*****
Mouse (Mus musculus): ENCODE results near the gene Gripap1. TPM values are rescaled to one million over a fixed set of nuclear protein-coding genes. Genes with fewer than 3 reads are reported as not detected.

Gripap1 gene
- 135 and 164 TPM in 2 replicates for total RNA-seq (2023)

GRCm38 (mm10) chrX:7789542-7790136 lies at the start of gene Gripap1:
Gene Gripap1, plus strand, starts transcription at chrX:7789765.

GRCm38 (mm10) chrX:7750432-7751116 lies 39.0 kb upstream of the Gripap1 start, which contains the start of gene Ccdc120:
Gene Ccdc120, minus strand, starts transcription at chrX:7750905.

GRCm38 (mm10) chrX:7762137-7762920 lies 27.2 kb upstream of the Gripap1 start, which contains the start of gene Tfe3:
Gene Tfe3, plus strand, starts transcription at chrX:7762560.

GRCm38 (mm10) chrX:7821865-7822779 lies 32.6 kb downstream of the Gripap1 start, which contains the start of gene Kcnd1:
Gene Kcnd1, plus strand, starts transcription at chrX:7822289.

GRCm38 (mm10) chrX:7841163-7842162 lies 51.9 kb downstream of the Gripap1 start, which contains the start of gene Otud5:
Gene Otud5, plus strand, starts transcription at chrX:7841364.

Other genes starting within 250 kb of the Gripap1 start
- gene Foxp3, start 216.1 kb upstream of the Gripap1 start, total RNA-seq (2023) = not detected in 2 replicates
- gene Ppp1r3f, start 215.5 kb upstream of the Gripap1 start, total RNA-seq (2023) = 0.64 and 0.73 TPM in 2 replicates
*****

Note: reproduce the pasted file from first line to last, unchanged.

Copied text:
Mouse (Mus musculus): ENCODE results near the gene Gripap1. TPM values are rescaled to one million over a fixed set of nuclear protein-coding genes. Genes with fewer than 3 reads are reported as not detected.

Gripap1 gene
- 135 and 164 TPM in 2 replicates for total RNA-seq (2023)

GRCm38 (mm10) chrX:7789542-7790136 lies at the start of gene Gripap1:
Gene Gripap1, plus strand, starts transcription at chrX:7789765.

GRCm38 (mm10) chrX:7750432-7751116 lies 39.0 kb upstream of the Gripap1 start, which contains the start of gene Ccdc120:
Gene Ccdc120, minus strand, starts transcription at chrX:7750905.

GRCm38 (mm10) chrX:7762137-7762920 lies 27.2 kb upstream of the Gripap1 start, which contains the start of gene Tfe3:
Gene Tfe3, plus strand, starts transcription at chrX:7762560.

GRCm38 (mm10) chrX:7821865-7822779 lies 32.6 kb downstream of the Gripap1 start, which contains the start of gene Kcnd1:
Gene Kcnd1, plus strand, starts transcription at chrX:7822289.

GRCm38 (mm10) chrX:7841163-7842162 lies 51.9 kb downstream of the Gripap1 start, which contains the start of gene Otud5:
Gene Otud5, plus strand, starts transcription at chrX:7841364.

Other genes starting within 250 kb of the Gripap1 start
- gene Foxp3, start 216.1 kb upstream of the Gripap1 start, total RNA-seq (2023) = not detected in 2 replicates
- gene Ppp1r3f, start 215.5 kb upstream of the Gripap1 start, total RNA-seq (2023) = 0.64 and 0.73 TPM in 2 replicates